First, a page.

Online Magazine of the Visual Narrative - ISSN 1780-678X
Narrating Little Fatima: A Picture is Worth 1001 Tales — "Multiple Critique" in Fatima Mernissi's Dreams of Trespass: Tales of a Harem Girlhood
Diya M. Abdo
Abstract (E): This paper examines the ways in which Orientalist or Western as well as national normative narratives and discourses are challenged in Moroccan sociologist and feminist Fatima Mernissi's novelized autobiography Dreams of Trespass: Tales of a Harem Girlhood . This challenge is located in para- or supra-textual elements: packaging and photographs, elements which also challenge, re-write, transform and modulate the narrative of and the meanings within the text itself. By means of these textual fissures, Mernissi suggests an alternate reading of the autobiography itself, targeting multiple audiences, playing on misconceptions and stereotypes in an attempt to burst them in a surreptitious manner.
Abstract (F): Cet essai montre les façons dont Dreams of Trespass: Tales of a Harem Girlhood , l' 'autobiographie romantisée' de la sociologue et féministe marocaine Fatima Mernissi, défie les narrations et discours normatifs occidentaux voire orientalistes comme le discours nationaliste, non moins autoritaire. Ce défi se situe dans les éléments para-, ou supra-textuel de l'ouvrage : couverture et photographies - éléments qui également défient, réécrivent, transforment ou modulent intérieurement la narration ainsi que la signification du texte. Au moyen de ces fissures textuelles, Mernissi suggère une lecture transitoire de l'autobiographie elle-même, s'adressant à différents lectorats, jouant avec des stéréotypes et des préjugés de façon à ce qu'ils éclatent furtivement.
keywords: Mernissi, Orientalism, photography, paratext
To cite this article:
Abdo, D. M. Narrating Little Fatima: A Picture is Worth 1001 Tales — "Multiple Critique" in Fatima Mernissi's Dreams of Trespass: Tales of a Harem Girlhood. Image [&] Narrative [e-journal], 19 (2007).
In her feminist endeavors, an Arab and Muslim woman is not only challenging and being challenged by local and national normative discourses; she must also contend with the West's discourse of her as a woman within the Arab culture and Muslim religion. This paper examines the ways in which these colonial, Orientalist or Western as well as national narratives are critiqued, re-scripted and re-appropriated in Moroccan sociologist and feminist Fatima Mernissi's "fictionalized" autobiography Dreams of Trespass: Tales of a Harem Girlhood by the text's images (taken by Mernissi's frequent collaborator Ruth V. Ward). These images transform and modulate the narrative of and the meanings within the text itself. Using Miriam Cooke's theory of "multiple critique" as she sees it employed in the efforts of Islamic feminists and Susan Stanford Friedman's theory of the "return of the repressed" in women's autobiography, this paper argues that these seemingly peripheral yet actually integral elements of the text serve as devices which function, in collusion with textual strategies, to implicitly critique these multiple oppressive narratives, primarily by playing upon stereotypes only to explode them.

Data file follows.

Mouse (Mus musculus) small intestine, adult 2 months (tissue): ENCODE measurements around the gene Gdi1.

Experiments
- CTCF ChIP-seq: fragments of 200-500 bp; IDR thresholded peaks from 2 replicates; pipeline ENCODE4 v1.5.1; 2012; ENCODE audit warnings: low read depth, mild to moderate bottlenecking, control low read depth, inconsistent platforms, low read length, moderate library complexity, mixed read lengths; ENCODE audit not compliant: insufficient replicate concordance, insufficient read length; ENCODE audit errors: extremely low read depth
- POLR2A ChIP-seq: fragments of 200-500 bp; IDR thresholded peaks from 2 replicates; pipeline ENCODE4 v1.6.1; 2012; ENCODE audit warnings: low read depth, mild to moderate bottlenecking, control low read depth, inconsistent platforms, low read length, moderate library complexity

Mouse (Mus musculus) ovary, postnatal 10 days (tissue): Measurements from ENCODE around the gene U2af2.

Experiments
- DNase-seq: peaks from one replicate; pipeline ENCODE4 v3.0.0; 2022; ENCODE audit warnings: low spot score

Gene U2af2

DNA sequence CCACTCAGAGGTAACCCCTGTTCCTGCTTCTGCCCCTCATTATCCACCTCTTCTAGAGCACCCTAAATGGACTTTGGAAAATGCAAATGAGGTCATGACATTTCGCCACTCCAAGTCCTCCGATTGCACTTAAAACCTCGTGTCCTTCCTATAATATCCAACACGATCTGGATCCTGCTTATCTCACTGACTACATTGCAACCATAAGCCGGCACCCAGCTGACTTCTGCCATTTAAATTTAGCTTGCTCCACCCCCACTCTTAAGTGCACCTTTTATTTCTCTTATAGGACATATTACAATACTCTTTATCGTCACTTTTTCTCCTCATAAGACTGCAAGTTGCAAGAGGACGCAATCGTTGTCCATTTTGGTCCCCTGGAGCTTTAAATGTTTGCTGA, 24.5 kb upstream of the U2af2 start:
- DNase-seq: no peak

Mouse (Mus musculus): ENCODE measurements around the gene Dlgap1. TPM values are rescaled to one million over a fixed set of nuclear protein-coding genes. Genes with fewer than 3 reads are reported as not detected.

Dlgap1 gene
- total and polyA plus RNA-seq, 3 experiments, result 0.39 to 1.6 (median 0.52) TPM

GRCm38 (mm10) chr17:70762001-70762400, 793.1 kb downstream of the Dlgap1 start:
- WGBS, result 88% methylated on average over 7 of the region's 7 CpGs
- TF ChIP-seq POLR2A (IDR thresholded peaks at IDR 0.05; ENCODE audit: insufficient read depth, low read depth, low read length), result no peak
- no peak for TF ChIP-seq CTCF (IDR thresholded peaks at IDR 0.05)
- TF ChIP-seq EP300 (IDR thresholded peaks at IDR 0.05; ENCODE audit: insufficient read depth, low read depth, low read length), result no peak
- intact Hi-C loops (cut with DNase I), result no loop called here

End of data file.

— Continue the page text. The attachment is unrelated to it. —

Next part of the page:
Fatima Mernissi is a Moroccan feminist and professor of sociology at Mohammed V University in Rabat, Morocco, who studies the lives of women in Islam both in modern times and during the time of the Prophet. She was born in Fez in 1940 and in her autobiography (her only work written in English, the others being originally in French), the young Fatima narrates incidents from her childhood years in the harem into which she was born. Her voice modulates into the voices of the many women who shared that harem with her and who in turn tell their own stories. These harem lives and narratives are set against the background of Morocco 's fight for independence from the French and the nationalist efforts of the male members of the Mernissi household. Thus the women's own dissatisfaction with their harem life and their attempts at freedom are linked to and intertwined with Morocco 's own struggle for freedom.
2. Double Agency
Dreams ' text, in its childish narrative voice, is seemingly concerned with the everyday events and tales of life within a harem (i.e., an extended family household), whereas its paratext (i.e., its images) can be seen in the light of Friedman's analysis of women's autobiography, in which she finds hidden strategies which act as "an insistent record-a trace, a web, a palimpsest, a rune, a disguise-of what has not or cannot be spoken directly because of the external and internalized censors of patriarchal [and, I add, in the case of an Arab woman writer, also colonial and Orientalist] social orders" (Friedman, 1989: 142). Mernissi's text functions within this theoretical framework, in which women's autobiographies "often consciously or unconsciously negotiate a compromise between revelation and concealment of the forbidden through textual disguise" (142). The images are in fact these disguises that conceal and reveal, consciously or otherwise, an implicit and explicit attack on the normative narratives that "organize [ Fatima 's] powerlessness" (Mernissi, 1994: 3). The technique also places Mernissi theoretically alongside other Arab and Islamic feminist women writers who effect a "multiple critique" of "the global system, their own political regimes, and religious and family contexts and the patriarchal vein that runs through them all and still remain wary of others' desires to coopt their struggle" (Cooke, 2000: 98).